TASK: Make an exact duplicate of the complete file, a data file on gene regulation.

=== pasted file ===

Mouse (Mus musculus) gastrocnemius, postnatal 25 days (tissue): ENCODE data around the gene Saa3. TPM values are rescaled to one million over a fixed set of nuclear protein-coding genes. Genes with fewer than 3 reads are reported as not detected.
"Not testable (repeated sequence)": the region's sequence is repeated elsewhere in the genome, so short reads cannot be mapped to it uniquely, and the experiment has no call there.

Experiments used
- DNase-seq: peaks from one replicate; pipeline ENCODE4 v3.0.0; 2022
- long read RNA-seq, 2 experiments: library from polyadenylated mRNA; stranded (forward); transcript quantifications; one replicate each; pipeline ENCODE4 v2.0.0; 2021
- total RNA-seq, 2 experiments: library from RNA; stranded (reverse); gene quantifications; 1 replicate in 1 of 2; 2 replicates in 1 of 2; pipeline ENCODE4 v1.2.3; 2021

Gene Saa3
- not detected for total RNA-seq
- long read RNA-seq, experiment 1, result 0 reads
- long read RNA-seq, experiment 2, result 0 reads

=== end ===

Mouse (Mus musculus) gastrocnemius, postnatal 25 days (tissue): ENCODE data around the gene Saa3. TPM values are rescaled to one million over a fixed set of nuclear protein-coding genes. Genes with fewer than 3 reads are reported as not detected.
"Not testable (repeated sequence)": the region's sequence is repeated elsewhere in the genome, so short reads cannot be mapped to it uniquely, and the experiment has no call there.

Experiments used
- DNase-seq: peaks from one replicate; pipeline ENCODE4 v3.0.0; 2022
- long read RNA-seq, 2 experiments: library from polyadenylated mRNA; stranded (forward); transcript quantifications; one replicate each; pipeline ENCODE4 v2.0.0; 2021
- total RNA-seq, 2 experiments: library from RNA; stranded (reverse); gene quantifications; 1 replicate in 1 of 2; 2 replicates in 1 of 2; pipeline ENCODE4 v1.2.3; 2021

Gene Saa3
- not detected for total RNA-seq
- long read RNA-seq, experiment 1, result 0 reads
- long read RNA-seq, experiment 2, result 0 reads